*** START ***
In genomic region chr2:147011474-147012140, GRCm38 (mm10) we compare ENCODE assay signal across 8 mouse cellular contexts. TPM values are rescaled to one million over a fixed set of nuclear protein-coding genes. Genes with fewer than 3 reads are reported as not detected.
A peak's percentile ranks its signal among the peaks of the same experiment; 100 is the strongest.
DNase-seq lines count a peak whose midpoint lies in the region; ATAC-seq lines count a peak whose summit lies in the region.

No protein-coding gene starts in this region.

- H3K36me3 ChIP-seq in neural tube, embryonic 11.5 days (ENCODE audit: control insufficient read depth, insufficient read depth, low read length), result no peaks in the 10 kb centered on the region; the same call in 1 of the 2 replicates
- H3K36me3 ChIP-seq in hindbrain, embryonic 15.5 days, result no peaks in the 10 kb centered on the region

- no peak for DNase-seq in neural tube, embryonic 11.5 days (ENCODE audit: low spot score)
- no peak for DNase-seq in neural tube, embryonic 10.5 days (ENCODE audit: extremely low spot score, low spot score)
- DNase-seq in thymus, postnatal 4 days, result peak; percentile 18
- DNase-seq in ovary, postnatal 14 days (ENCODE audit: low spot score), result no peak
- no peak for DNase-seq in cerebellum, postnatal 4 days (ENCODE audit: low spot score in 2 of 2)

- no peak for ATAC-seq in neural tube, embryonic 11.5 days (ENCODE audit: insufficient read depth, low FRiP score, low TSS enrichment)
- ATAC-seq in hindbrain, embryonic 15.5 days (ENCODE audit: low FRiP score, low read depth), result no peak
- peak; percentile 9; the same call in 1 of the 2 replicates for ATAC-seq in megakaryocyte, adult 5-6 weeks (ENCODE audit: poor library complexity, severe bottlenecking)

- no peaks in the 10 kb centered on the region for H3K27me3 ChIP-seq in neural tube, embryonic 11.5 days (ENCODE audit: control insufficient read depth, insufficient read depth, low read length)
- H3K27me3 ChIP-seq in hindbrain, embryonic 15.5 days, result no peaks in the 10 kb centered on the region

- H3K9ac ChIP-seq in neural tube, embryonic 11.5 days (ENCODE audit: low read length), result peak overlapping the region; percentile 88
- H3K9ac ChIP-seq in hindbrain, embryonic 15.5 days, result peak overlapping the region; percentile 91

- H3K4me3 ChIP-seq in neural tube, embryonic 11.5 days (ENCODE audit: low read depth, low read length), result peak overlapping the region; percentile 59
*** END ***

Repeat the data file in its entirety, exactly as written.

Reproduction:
In genomic region chr2:147011474-147012140, GRCm38 (mm10) we compare ENCODE assay signal across 8 mouse cellular contexts. TPM values are rescaled to one million over a fixed set of nuclear protein-coding genes. Genes with fewer than 3 reads are reported as not detected.
A peak's percentile ranks its signal among the peaks of the same experiment; 100 is the strongest.
DNase-seq lines count a peak whose midpoint lies in the region; ATAC-seq lines count a peak whose summit lies in the region.

No protein-coding gene starts in this region.

- H3K36me3 ChIP-seq in neural tube, embryonic 11.5 days (ENCODE audit: control insufficient read depth, insufficient read depth, low read length), result no peaks in the 10 kb centered on the region; the same call in 1 of the 2 replicates
- H3K36me3 ChIP-seq in hindbrain, embryonic 15.5 days, result no peaks in the 10 kb centered on the region

- no peak for DNase-seq in neural tube, embryonic 11.5 days (ENCODE audit: low spot score)
- no peak for DNase-seq in neural tube, embryonic 10.5 days (ENCODE audit: extremely low spot score, low spot score)
- DNase-seq in thymus, postnatal 4 days, result peak; percentile 18
- DNase-seq in ovary, postnatal 14 days (ENCODE audit: low spot score), result no peak
- no peak for DNase-seq in cerebellum, postnatal 4 days (ENCODE audit: low spot score in 2 of 2)

- no peak for ATAC-seq in neural tube, embryonic 11.5 days (ENCODE audit: insufficient read depth, low FRiP score, low TSS enrichment)
- ATAC-seq in hindbrain, embryonic 15.5 days (ENCODE audit: low FRiP score, low read depth), result no peak
- peak; percentile 9; the same call in 1 of the 2 replicates for ATAC-seq in megakaryocyte, adult 5-6 weeks (ENCODE audit: poor library complexity, severe bottlenecking)

- no peaks in the 10 kb centered on the region for H3K27me3 ChIP-seq in neural tube, embryonic 11.5 days (ENCODE audit: control insufficient read depth, insufficient read depth, low read length)
- H3K27me3 ChIP-seq in hindbrain, embryonic 15.5 days, result no peaks in the 10 kb centered on the region

- H3K9ac ChIP-seq in neural tube, embryonic 11.5 days (ENCODE audit: low read length), result peak overlapping the region; percentile 88
- H3K9ac ChIP-seq in hindbrain, embryonic 15.5 days, result peak overlapping the region; percentile 91

- H3K4me3 ChIP-seq in neural tube, embryonic 11.5 days (ENCODE audit: low read depth, low read length), result peak overlapping the region; percentile 59